Sharing expenses can be a tricky task, and petty arguments over money can sometimes ruin a good relationship. Whether you are moving in with your partner or sharing recurring expenses with your housemates, there are mobile banks in Europe that offer solutions to this problem.
They provide specific products aimed at making shared budgets less of a nightmare.
Below, we will discuss important aspects to consider when choosing a shared bank account, subtle legal differences in their types, and our suggestions on what the best joint bank account is.
How to Select the Best Bank for Your Joint Account?
Sharing a bank account requires a bit of extra responsibility, so you must not take this decision lightly.
Here are three things to consider when making your choice:
- How do you want to use your joint account?
First of all, you need to decide how you want to use your joint account. Some mobile banks offer features like “Group Vaults” from Revolut that help you manage shared expenses or start saving together.
However, these are not “real” bank accounts, so you cannot set up a direct debit for utility bills or make a significant purchase directly from them. Therefore, you would also not be able to get a bank card attached to them.
2. How easy is it to get one?
Traditionally, the process of getting a joint bank account has been time-consuming and inefficient.
However, thanks to digital banks, a large portion of the complexity involved in opening a joint bank account are now gone.
It is as easy as downloading an app and verifying your identity from the comfort of your couch.
3. The legal implications
Not many people know that there are two main types of shared accounts: an account that is co-owned by multiple people and an account owned by one person to which the other(s) have access.
If you are comfortable having all the shared funds residing in a bank account you own, you can choose the latter. On the other hand, co-ownership means that if you wish to close the account, the approval of all co-owners is required.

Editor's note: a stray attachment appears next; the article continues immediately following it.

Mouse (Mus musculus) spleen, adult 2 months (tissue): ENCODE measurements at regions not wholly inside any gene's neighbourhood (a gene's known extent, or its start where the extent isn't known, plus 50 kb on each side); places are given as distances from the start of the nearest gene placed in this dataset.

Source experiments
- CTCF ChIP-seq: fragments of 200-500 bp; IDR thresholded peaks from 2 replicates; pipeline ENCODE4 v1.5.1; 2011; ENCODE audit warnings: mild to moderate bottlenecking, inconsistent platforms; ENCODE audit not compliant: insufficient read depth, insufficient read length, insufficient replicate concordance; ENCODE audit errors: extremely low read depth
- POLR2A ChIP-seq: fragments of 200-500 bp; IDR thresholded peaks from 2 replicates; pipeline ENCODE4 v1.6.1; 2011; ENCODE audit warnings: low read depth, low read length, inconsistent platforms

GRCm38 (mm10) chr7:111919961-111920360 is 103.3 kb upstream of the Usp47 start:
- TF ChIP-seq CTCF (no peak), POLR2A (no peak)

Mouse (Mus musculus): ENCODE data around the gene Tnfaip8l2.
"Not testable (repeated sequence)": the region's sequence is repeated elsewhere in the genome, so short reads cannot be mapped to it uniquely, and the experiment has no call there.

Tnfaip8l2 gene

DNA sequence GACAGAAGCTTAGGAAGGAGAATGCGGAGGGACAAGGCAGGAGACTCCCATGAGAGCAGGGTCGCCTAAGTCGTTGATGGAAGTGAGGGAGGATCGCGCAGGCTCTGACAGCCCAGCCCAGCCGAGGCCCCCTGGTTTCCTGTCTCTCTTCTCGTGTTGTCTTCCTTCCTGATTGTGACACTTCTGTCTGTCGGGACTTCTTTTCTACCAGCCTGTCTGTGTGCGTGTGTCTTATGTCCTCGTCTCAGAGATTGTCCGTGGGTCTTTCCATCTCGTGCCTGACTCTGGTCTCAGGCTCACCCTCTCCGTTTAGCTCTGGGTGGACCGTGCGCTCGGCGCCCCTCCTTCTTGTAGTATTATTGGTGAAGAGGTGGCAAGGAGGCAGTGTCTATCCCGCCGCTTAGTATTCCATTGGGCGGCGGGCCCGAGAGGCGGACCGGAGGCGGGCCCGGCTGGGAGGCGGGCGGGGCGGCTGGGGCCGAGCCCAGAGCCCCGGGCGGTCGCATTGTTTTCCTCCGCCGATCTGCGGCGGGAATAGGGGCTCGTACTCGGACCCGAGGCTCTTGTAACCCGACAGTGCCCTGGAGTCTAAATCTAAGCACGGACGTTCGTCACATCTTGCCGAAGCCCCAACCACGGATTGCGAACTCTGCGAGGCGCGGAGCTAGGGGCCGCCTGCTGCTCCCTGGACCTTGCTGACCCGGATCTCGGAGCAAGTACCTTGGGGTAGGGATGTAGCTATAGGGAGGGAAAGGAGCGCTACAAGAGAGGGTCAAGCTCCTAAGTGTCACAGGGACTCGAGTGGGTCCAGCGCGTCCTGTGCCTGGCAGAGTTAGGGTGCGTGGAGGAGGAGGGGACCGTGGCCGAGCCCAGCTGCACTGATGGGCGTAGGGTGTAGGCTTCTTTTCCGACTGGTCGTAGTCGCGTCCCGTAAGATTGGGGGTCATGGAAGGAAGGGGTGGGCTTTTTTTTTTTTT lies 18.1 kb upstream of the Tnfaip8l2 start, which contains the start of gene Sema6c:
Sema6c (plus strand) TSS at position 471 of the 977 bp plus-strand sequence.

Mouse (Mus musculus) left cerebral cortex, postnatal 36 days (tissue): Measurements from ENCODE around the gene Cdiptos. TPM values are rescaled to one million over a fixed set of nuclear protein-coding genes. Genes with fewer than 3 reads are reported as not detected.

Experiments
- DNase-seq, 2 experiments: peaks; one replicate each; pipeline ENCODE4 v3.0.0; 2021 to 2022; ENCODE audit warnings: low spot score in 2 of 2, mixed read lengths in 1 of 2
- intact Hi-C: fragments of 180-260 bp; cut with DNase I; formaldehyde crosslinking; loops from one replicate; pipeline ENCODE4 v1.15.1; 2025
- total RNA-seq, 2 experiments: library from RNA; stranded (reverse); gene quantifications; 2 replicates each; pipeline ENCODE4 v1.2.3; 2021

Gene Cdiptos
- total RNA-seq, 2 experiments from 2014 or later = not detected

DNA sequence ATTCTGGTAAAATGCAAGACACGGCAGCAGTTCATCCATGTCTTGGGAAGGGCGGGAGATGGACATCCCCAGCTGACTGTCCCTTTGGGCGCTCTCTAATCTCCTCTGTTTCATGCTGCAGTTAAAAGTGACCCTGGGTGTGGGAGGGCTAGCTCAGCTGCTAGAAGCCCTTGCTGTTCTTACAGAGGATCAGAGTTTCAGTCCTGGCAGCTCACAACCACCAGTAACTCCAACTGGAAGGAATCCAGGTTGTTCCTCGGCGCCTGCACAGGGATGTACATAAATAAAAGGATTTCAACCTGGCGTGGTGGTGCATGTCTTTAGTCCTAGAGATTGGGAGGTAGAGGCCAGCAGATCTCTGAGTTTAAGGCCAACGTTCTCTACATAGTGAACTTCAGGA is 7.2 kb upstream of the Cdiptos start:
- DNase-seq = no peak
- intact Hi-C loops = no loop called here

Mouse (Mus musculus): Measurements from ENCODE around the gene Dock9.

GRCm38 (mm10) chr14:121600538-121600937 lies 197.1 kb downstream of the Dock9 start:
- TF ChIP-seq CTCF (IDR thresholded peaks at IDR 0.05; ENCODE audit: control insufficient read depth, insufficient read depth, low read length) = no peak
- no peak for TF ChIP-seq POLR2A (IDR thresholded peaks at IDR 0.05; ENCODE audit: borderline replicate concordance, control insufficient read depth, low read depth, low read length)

Our Verdict: The Best Banks for Shared Banking
Below are three digital banks we recommend if you are in the market for a solution to manage your shared expenses or save together:
Bunq provides an impressive level of flexibility when it comes to sharing a bank account. It offers a full-fledged shared bank account, as well as smart features for group expenses.
There is a variety of options that can fit your needs. For starters, you can open a joint bank account directly from the bunq app – whoever you’re sharing it with won’t even need to be there. Moreover, you can invite up to 10 people to join your bunq shared bank account, giving you a wide range of options.
Lastly, bunq users enjoy up to three cards included in their subscription, and you can have a separate card that is linked to your joint account.
Revolut gives users features that directly address the issues they’d otherwise solve by having a basic joint bank account. For couples, this is a great option to take a step in the right direction in case you are not yet ready for the legal commitment of sharing a bank account.
The “Group Bills” feature works like a charm when dealing with expenses. You can add your friends to a Group Bill, and everyone can now add expenses to the bill, which can be split and paid for in an instance. You can also create a “Group Vault” where you and the people you add can start saving for a big purchase together.
All in all, Revolut joint account is a strong contender for the best shared bank account nomination.
If you’re looking for a simple way to manage shared expenses and savings, Monese may be the solution for you. With a Monese Personal account, it’s easy to start a joint account and receive bank cards with a split design for purchases from your shared account.
You can even create a joint pot to save up for big expenses with your partner. While Monese may not offer the most powerful features, it’s a great choice for those who prioritize simplicity.
Joint Bank Accounts – here’s what to consider
When considering a joint bank account, it’s important to define your requirements first. Do you need multiple cards? Will this be an account for frequent purchases?
You’ll also need to decide if you want a standalone account with a separate IBAN, or a “virtual” account like Revolut’s “Group Vault”. Ownership rights are another important factor to consider, especially for tax purposes.
Do you want a single owner account or a joint account owned by everyone involved? It’s essential to do your research and read reviews and comparisons before making a decision.